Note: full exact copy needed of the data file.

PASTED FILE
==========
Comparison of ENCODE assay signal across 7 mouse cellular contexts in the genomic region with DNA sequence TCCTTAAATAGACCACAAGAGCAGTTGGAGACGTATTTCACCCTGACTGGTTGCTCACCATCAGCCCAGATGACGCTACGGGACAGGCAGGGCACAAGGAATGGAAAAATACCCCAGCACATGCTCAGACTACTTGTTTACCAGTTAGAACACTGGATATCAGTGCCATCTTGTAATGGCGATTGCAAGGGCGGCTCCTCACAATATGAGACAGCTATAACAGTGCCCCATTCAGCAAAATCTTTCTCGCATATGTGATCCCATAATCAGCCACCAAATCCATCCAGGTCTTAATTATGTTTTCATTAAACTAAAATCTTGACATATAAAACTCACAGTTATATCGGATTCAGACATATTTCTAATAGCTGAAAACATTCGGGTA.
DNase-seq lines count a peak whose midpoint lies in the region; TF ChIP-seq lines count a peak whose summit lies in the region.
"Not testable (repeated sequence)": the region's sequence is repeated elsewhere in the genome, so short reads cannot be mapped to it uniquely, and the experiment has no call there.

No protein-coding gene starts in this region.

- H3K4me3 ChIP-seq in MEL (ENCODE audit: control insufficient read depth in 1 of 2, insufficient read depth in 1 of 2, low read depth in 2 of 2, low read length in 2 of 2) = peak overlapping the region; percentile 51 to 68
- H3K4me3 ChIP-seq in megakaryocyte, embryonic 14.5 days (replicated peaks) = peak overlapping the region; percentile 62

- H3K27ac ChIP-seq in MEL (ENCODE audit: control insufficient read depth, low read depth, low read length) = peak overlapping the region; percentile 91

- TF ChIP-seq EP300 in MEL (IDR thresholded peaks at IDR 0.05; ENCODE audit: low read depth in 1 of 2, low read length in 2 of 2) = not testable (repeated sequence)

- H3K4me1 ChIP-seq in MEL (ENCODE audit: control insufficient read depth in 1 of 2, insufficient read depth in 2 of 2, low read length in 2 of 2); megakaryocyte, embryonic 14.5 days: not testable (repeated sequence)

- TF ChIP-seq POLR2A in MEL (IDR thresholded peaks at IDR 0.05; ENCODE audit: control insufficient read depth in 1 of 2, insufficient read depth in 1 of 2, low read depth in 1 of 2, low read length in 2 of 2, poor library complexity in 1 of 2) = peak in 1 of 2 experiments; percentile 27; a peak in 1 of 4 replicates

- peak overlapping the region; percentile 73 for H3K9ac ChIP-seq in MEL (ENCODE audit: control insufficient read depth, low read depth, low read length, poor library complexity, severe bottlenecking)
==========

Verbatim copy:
Comparison of ENCODE assay signal across 7 mouse cellular contexts in the genomic region with DNA sequence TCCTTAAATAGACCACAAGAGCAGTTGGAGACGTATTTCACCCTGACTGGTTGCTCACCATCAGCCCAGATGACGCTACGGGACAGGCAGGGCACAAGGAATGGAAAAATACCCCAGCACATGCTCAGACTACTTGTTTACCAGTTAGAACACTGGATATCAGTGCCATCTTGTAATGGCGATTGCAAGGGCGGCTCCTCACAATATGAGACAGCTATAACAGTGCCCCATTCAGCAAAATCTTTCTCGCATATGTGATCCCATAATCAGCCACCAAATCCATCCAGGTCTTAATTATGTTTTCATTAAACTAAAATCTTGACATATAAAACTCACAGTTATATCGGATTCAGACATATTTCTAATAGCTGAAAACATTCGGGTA.
DNase-seq lines count a peak whose midpoint lies in the region; TF ChIP-seq lines count a peak whose summit lies in the region.
"Not testable (repeated sequence)": the region's sequence is repeated elsewhere in the genome, so short reads cannot be mapped to it uniquely, and the experiment has no call there.

No protein-coding gene starts in this region.

- H3K4me3 ChIP-seq in MEL (ENCODE audit: control insufficient read depth in 1 of 2, insufficient read depth in 1 of 2, low read depth in 2 of 2, low read length in 2 of 2) = peak overlapping the region; percentile 51 to 68
- H3K4me3 ChIP-seq in megakaryocyte, embryonic 14.5 days (replicated peaks) = peak overlapping the region; percentile 62

- H3K27ac ChIP-seq in MEL (ENCODE audit: control insufficient read depth, low read depth, low read length) = peak overlapping the region; percentile 91

- TF ChIP-seq EP300 in MEL (IDR thresholded peaks at IDR 0.05; ENCODE audit: low read depth in 1 of 2, low read length in 2 of 2) = not testable (repeated sequence)

- H3K4me1 ChIP-seq in MEL (ENCODE audit: control insufficient read depth in 1 of 2, insufficient read depth in 2 of 2, low read length in 2 of 2); megakaryocyte, embryonic 14.5 days: not testable (repeated sequence)

- TF ChIP-seq POLR2A in MEL (IDR thresholded peaks at IDR 0.05; ENCODE audit: control insufficient read depth in 1 of 2, insufficient read depth in 1 of 2, low read depth in 1 of 2, low read length in 2 of 2, poor library complexity in 1 of 2) = peak in 1 of 2 experiments; percentile 27; a peak in 1 of 4 replicates

- peak overlapping the region; percentile 73 for H3K9ac ChIP-seq in MEL (ENCODE audit: control insufficient read depth, low read depth, low read length, poor library complexity, severe bottlenecking)